Interesting, yes (which i just removed) so thank you for pointing that out. So now that I’ve done that, the auto-fill does the password I have saved for this forum now. I would just think that the field on that page would not be recognized as a “password” field since the characters are not hidden, therefore should not be pulling/auto-filling anything from the vault itself.
To fix this, change the match detection option by editing the login item in your vault and clicking on the gear icon () next to the stored URL, which displays a drop-down menu of match detection option. Change the setting from Default to Host for your both of your Bitwarden login items, and save. Now, you can go to any bitwarden.com site without autofilling your master password or community forum password in the wrong location.
Edit: Oops, @grb beat me to it! Listen to what he says.
You can leave your Master Password in your Vault if you wish, but change the URI to something like https://vault.bitwarden.com/#/login and then change from the Default Match to Exact Match. Then it should only autofill on the Bitwarden Vault login page.
I‘m curious. Why does the strength meter show that the password is basically uncrackable? There are some replacements of letters with special characters, but I don‘t really think it would survive long with 1‘000‘000 Guesses/second.
Bitwarden’s password strength meter uses the zxcvbn tool, which is good, but not perfect. There is a demo page available here, where you can type in [email protected]$w0rd-NotReal and find out the details of how the algorithm attempts to break down this particular password. I agree that in this case, the estimated strength may be an overestimate.
AFAIK, the strength meter uses level 3 of 4, assuming that an attacker can make 10‘000 guesses/s. That‘s somewhat low, even with 600‘000 PBKDF2 iterations. A decent server (thanks to the crypto boom there are thousands of now unused mining rigs) could probably manage to do that. (And let‘s hope that no one finds out that you can rent computing power from Amazon for cheap.)
It is low, but by coincidence, 10 kH/s is a relevant figure. Bitwarden is following OWASP recommendations for hashing cost, which in turn is based on the analysis by Steve Thomas. It so happens that the recommended KDF settings (e.g., 600,000 iterations of PBKDF2-HMAC-SHA256) are designed to throttle the guessing rate to <10 kH/s for a brute-force attack using a decent but affordable GPU (<$1k). Thus, as long as Bitwarden and its users continue to keep pace with OWASP’s/Thomas’s recommendations over time, the rate at which a single GPU can make guesses will always be on the order of 10,000 guesses per second.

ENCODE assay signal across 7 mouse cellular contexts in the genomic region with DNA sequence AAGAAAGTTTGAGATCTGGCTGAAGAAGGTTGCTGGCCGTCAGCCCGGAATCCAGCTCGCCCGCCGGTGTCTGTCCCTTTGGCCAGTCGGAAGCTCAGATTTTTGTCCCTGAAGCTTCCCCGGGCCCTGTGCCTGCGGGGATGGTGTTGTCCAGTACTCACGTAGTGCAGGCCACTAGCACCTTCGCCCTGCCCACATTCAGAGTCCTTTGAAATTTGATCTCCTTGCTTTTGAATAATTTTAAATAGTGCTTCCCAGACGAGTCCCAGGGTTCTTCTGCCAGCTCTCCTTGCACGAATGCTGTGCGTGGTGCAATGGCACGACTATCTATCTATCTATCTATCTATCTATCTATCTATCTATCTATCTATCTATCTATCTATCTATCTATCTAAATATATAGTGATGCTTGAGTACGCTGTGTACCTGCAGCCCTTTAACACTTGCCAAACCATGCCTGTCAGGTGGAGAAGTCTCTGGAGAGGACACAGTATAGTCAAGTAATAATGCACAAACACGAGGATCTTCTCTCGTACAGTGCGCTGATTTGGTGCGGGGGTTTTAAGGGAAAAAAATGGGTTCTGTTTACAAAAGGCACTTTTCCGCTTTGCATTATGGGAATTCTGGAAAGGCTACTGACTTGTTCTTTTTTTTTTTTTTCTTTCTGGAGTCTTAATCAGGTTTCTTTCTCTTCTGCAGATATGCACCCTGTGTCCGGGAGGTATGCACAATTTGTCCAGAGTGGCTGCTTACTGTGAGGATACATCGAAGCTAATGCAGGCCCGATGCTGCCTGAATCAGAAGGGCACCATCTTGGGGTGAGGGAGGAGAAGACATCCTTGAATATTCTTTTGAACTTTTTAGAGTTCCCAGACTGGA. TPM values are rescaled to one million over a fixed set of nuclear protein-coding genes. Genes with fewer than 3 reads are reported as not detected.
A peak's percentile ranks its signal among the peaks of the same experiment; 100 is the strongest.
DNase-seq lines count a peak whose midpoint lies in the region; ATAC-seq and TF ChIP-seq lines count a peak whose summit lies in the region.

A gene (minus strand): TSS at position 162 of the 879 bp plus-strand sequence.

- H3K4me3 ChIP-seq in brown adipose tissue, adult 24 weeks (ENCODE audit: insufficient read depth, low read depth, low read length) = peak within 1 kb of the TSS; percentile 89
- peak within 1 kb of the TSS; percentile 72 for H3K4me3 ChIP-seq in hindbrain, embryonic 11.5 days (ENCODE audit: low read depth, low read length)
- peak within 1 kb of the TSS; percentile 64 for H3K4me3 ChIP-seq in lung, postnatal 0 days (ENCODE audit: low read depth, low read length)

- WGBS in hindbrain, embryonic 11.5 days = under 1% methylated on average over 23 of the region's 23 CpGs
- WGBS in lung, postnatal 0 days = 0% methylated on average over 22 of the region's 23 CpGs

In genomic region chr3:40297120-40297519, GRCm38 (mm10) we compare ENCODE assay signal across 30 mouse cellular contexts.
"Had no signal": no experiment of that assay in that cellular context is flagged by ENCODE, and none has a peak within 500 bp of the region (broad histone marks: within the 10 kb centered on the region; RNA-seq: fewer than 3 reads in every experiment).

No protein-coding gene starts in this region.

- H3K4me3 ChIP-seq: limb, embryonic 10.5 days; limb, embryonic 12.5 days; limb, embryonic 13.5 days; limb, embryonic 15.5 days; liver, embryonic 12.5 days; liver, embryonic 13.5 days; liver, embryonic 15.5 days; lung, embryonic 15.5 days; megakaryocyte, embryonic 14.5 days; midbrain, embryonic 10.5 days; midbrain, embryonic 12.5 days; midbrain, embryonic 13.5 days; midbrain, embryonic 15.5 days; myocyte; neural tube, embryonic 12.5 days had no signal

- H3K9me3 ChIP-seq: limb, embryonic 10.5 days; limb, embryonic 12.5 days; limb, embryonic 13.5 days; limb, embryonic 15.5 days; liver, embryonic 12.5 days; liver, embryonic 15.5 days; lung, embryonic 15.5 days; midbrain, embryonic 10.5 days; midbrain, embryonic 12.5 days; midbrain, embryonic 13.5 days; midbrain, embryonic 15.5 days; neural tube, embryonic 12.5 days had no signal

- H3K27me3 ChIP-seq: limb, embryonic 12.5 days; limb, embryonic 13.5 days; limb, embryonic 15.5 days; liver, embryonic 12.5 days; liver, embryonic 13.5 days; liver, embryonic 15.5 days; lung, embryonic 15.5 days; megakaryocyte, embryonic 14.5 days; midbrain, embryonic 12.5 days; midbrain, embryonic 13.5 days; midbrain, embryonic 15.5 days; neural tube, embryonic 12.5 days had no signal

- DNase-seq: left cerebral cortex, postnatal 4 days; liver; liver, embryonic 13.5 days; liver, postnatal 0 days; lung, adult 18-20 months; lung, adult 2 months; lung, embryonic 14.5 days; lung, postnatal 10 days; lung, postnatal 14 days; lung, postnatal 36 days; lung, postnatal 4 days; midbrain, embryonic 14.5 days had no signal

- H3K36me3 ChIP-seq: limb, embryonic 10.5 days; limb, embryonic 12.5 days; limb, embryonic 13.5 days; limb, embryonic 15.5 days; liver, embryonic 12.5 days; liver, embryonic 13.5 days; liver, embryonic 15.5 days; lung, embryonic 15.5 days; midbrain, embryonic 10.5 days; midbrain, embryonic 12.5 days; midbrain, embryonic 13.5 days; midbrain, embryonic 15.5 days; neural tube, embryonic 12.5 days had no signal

Thus, the cracking time estimate provided by zxcvbn/Bitwarden should be reasonably accurate for an attack by a hobbyist/script kiddie. However, for a more sophisticated threat actor, the value would have to be reduced by a factor representing the total number of GPUs used in a parallelized or distributed attack. Unfortunately, because zxcvbn currently truncates all results to “centuries” when the cracking time exceeds 100 years, it is not possible to accurately determine the cracking time when the number of GPUs used by the attacker is in the range 100 or more.
By coincidence, the 10 kH/s rate used in Bitwarden’s password strength tool corresponds to the guessing rate achievable against 600,000 iterations of PBKDF2-HMAC-SHA256 hashing, using only ⅔* of a RTX 4090 GPU.
*Note: Steve Thomas’s KDF cost recommendations are intended to protect against an attack by a “a current high-end but not super high-end GPU” (cost <$1k), whereas the RTX 4090 is a “super high-end GPU” (cost $1600). For reason’s explained in Thomas’s analysis, he considers the RTX 4090 to be equivalent to 1.5 GPUs, and scales the recommendations accordingly.
Thanks for the reply. I don‘t know who Steve Thomas is, but I think he should refrain from recommending stuff in the future.
Although I understand the approach against „casual“ threats, the 4090 isn‘t that expensive to prevent its use by low level attackers.